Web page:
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Convergent Sequences and Functions

  1. Feb 7, 2012 #1


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    Hello all, I am having trouble with a convergent series problem.

    The problem statement:

    Let f:ℝ→ℝ be a function such that there exists a constant 0<c<1 for which:
    |f(x)-f(y)| ≤c|x-y|
    for every x,y in ℝ. Prove that there exists a unique a in ℝ such that f(a) = a.

    There is a provided hint:
    Consider a sequence {x(n)} defined recurrently by x(n+1) = f(x(n)). Prove that it converges and its limit a satisfies f(a) = a.

    My confusion is how to show that the recursive function converges and satisfies the required limit. Should I use a specific function f?

    I am fairly certain that we need to show that this sequence (defined in the hint section) is Cauchy. This is what I have so far:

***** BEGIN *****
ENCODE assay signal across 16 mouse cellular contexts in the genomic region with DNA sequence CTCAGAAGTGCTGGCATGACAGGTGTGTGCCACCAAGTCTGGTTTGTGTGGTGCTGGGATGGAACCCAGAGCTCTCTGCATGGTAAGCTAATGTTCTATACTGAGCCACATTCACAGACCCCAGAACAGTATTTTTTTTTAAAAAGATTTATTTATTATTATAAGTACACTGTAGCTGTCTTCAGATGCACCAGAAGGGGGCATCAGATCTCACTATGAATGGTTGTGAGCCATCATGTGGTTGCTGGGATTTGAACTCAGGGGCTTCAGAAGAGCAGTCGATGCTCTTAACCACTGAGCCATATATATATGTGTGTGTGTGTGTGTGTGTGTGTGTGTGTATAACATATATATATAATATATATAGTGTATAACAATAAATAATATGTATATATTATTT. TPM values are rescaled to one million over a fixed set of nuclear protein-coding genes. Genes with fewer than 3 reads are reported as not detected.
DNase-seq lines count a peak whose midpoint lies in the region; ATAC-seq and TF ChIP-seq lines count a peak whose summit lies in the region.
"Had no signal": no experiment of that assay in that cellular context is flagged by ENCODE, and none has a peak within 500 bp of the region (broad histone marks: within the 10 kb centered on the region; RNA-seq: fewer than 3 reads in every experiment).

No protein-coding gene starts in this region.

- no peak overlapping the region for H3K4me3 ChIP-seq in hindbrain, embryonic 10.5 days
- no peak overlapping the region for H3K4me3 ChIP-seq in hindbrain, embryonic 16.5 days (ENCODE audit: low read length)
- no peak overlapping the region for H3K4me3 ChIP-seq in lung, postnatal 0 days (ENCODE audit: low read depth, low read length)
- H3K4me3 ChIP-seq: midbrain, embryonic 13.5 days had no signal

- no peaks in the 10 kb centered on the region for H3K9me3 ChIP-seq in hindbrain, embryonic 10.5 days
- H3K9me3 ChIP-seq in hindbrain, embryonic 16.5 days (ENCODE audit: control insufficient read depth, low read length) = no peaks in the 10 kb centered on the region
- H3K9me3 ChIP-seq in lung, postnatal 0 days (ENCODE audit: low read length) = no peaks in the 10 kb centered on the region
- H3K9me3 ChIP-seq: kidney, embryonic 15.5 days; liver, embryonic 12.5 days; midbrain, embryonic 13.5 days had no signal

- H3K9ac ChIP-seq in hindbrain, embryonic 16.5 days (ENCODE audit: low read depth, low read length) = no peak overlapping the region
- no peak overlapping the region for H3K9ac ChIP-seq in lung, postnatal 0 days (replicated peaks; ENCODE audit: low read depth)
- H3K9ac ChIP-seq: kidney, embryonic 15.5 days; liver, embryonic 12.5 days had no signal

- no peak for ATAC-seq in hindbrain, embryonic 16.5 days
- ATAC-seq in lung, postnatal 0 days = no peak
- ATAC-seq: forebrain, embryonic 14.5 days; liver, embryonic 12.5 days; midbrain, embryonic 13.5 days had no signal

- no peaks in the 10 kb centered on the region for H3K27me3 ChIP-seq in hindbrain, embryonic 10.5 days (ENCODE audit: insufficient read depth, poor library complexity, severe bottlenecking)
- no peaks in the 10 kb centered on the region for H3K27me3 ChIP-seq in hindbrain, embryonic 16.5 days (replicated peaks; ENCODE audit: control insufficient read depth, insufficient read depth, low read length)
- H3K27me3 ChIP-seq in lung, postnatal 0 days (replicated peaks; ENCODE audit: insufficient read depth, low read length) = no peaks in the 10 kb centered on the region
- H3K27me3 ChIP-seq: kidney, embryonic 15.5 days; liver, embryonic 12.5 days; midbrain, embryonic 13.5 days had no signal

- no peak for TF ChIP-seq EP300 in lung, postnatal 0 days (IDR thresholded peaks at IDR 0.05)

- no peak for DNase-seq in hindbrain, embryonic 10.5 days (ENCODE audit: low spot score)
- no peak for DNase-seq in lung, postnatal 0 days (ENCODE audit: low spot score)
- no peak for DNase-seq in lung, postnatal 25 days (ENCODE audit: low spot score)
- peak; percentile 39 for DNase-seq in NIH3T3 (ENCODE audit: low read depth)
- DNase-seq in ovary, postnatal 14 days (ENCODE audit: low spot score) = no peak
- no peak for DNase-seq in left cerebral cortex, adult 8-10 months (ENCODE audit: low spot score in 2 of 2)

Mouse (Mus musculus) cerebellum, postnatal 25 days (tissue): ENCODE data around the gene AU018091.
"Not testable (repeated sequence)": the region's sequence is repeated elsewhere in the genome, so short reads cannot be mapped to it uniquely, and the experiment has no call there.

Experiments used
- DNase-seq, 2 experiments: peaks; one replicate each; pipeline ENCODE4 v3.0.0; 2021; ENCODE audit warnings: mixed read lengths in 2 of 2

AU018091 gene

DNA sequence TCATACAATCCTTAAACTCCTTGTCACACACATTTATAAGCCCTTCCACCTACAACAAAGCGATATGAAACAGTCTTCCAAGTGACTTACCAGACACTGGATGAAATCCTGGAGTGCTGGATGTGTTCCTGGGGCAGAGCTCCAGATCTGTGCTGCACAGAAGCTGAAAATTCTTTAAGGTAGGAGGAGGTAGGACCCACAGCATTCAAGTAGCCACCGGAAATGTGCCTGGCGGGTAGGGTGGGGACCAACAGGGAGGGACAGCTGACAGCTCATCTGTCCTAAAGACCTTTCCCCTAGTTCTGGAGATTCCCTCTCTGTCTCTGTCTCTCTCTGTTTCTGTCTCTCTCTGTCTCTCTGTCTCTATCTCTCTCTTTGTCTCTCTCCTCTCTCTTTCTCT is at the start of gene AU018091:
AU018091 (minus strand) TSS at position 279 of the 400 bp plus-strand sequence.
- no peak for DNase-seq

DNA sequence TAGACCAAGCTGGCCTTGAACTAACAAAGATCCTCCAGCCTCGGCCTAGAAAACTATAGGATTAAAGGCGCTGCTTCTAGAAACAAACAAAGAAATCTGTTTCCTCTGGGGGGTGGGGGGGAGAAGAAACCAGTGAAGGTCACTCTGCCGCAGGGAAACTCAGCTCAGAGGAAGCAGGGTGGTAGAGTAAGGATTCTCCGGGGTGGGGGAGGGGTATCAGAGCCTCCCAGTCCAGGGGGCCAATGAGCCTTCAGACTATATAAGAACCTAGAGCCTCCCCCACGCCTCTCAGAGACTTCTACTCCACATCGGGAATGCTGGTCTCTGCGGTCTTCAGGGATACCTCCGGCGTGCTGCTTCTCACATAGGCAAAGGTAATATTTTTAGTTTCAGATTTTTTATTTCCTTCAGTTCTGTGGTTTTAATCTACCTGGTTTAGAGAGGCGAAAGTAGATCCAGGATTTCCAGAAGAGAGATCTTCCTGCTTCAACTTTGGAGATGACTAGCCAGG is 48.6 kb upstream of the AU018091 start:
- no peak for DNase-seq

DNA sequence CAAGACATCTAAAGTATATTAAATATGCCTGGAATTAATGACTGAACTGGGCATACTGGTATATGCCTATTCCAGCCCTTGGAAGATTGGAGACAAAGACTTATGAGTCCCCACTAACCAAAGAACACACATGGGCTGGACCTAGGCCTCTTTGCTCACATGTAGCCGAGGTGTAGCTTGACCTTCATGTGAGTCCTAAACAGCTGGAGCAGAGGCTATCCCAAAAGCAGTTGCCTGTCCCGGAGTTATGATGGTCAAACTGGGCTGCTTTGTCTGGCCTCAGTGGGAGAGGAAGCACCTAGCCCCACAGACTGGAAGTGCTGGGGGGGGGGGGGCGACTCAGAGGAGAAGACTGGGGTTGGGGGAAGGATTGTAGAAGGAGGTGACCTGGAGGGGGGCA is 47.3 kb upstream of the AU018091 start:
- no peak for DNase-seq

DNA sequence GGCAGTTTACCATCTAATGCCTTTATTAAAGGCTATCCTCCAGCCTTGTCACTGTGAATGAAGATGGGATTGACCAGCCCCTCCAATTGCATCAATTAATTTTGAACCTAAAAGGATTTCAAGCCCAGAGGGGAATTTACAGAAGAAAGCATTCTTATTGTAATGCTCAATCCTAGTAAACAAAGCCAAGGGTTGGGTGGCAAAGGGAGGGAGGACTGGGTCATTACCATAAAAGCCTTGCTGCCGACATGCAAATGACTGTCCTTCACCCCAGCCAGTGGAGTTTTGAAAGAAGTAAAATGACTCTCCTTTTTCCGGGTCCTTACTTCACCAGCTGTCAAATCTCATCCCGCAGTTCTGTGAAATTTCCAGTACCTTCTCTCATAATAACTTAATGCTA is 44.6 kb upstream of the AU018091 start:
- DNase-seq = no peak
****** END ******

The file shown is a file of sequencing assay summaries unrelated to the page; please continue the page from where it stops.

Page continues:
Consider the sequence:
    x1 = f(0)
    x2 = f(x1)
    x3 = f(x2)
    x(n+1) = f(xn)

    Now let us take |xn-xm|:
    |xn-xm| = (f(x(n-1)) - f(x(m-1))) < c|x(n-1) - x(m-1)|

    However, here I don't know how to pick N sch that for every e>0:
    c|x(n-1) - x(m-1)|<e for every n,m>= N (i.e. the definition of a cauchy sequence)

    Thanks in advance for all help!
    Last edited: Feb 7, 2012
  2. jcsd
  3. Feb 7, 2012 #2


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    [itex] | x_2 - x_1 | < c | x_1 - x_0 | [/itex]. [itex] | x_3 - x_2 | < c^2 | x_1 - x_0| [/itex]. [itex] | x_4 - x_3 | < c^3 | x_1 - x_0 | [/itex]. Etc etc. Take that for a hint and see what you can do with it. Once you've show it's Cauchy and defines a fixed point prove there aren't two fixed points.
    Last edited: Feb 7, 2012
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